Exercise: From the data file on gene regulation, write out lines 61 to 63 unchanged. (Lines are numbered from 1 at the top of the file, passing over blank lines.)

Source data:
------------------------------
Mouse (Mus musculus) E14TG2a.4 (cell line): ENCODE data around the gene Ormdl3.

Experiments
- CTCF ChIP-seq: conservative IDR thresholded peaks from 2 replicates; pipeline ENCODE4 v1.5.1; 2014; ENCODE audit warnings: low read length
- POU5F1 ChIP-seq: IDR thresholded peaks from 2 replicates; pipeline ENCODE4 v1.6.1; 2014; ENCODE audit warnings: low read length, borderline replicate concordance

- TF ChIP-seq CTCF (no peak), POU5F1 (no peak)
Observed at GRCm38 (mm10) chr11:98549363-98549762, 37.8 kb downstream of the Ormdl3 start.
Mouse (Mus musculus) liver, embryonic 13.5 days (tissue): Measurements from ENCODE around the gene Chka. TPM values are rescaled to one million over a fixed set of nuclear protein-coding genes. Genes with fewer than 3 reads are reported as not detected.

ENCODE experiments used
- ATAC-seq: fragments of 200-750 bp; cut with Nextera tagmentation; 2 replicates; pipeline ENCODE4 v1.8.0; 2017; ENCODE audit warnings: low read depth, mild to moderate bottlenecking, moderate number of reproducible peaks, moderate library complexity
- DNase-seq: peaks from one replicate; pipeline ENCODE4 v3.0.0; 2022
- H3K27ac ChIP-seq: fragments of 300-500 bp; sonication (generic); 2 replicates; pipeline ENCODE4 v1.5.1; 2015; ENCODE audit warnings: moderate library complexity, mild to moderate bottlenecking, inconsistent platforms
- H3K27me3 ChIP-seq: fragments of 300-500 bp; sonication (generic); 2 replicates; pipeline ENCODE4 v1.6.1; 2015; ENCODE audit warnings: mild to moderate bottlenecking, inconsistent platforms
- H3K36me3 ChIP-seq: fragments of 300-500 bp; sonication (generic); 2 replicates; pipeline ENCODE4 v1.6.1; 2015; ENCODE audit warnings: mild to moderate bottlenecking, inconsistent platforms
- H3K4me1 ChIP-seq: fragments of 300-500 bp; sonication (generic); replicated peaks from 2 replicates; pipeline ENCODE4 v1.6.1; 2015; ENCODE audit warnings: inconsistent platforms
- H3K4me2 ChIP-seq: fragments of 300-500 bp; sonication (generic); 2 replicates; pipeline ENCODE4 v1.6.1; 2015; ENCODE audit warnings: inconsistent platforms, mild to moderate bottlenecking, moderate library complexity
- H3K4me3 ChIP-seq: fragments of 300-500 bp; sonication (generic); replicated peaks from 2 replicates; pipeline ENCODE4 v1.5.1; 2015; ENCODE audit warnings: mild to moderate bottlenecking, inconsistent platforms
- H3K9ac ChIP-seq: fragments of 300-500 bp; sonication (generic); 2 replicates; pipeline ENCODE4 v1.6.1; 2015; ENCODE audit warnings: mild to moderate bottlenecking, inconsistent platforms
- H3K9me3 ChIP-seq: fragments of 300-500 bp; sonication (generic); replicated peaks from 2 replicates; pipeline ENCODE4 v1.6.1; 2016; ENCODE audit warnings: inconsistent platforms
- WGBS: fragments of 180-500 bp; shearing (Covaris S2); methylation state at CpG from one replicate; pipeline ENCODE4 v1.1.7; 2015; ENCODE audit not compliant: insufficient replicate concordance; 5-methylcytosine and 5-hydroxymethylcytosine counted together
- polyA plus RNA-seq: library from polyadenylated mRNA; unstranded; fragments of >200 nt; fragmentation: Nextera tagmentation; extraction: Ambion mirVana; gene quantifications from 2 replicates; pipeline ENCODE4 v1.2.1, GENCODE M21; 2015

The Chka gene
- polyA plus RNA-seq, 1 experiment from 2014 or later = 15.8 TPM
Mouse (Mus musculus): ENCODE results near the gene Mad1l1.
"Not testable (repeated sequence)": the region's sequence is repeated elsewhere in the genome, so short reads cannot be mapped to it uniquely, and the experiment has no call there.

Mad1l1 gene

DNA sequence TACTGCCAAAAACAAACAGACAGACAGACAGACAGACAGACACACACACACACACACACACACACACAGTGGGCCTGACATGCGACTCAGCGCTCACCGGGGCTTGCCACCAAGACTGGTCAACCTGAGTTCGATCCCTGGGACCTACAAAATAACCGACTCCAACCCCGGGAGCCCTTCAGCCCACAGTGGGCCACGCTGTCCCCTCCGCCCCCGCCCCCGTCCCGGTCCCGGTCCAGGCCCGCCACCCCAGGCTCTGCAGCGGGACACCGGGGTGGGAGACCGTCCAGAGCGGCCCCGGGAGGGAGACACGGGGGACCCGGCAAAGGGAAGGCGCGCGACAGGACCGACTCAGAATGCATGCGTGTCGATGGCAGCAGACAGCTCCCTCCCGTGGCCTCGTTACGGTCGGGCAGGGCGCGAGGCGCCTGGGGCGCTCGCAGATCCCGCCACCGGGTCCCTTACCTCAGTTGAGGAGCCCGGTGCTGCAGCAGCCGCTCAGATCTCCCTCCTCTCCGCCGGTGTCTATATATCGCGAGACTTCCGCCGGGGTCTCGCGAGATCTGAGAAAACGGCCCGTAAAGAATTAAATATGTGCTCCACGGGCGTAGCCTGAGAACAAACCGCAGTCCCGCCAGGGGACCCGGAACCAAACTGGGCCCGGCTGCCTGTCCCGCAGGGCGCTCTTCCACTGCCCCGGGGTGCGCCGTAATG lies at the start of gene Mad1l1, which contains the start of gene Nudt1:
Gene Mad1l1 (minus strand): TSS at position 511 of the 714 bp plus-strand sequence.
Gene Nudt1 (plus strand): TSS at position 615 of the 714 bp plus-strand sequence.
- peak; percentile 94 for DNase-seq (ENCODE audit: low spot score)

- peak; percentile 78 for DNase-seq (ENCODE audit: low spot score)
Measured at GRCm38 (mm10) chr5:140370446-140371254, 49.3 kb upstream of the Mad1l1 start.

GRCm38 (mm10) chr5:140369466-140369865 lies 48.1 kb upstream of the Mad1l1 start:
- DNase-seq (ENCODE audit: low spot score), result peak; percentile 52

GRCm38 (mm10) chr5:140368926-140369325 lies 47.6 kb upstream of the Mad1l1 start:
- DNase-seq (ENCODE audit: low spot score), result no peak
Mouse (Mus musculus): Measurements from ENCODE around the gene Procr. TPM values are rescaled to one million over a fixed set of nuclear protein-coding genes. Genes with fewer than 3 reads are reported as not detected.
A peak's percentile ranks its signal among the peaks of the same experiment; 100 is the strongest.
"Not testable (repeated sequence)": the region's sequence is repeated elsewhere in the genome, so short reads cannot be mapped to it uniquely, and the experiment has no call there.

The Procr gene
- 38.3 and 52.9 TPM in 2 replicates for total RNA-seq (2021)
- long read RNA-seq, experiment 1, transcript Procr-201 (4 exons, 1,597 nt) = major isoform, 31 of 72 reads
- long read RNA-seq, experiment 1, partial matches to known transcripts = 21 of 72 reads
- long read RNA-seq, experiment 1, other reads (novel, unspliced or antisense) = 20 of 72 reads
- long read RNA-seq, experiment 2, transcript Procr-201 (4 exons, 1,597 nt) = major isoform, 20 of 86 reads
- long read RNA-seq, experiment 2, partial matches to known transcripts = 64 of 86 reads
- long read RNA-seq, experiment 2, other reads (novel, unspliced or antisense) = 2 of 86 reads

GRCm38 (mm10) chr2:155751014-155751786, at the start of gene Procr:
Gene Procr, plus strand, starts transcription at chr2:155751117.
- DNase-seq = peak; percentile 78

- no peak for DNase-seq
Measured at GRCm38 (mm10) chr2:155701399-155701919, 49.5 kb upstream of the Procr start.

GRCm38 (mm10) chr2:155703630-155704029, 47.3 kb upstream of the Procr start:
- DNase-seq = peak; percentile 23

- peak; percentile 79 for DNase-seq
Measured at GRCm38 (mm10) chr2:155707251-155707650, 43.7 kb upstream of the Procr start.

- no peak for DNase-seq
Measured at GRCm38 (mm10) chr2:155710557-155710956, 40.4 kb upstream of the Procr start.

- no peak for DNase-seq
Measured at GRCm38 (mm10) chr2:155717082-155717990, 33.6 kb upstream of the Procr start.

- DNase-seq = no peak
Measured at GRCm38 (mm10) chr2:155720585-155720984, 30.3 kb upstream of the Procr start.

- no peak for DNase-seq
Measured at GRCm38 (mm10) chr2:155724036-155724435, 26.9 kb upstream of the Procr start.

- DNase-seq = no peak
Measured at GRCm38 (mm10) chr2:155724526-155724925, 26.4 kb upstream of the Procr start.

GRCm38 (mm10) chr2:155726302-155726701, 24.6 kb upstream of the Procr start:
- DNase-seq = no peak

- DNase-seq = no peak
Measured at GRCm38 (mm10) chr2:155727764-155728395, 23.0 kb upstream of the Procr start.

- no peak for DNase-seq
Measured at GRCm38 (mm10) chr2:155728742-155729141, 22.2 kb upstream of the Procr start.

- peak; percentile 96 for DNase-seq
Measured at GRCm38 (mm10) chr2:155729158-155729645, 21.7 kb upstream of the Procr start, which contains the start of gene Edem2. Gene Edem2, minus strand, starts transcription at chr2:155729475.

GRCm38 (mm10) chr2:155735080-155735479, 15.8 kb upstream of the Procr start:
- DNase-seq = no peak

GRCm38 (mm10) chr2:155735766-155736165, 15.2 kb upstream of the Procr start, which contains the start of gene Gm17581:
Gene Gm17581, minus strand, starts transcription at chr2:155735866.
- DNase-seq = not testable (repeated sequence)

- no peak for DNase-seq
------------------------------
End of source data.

Measured at GRCm38 (mm10) chr2:155720585-155720984, 30.3 kb upstream of the Procr start.

- no peak for DNase-seq
Measured at GRCm38 (mm10) chr2:155724036-155724435, 26.9 kb upstream of the Procr start.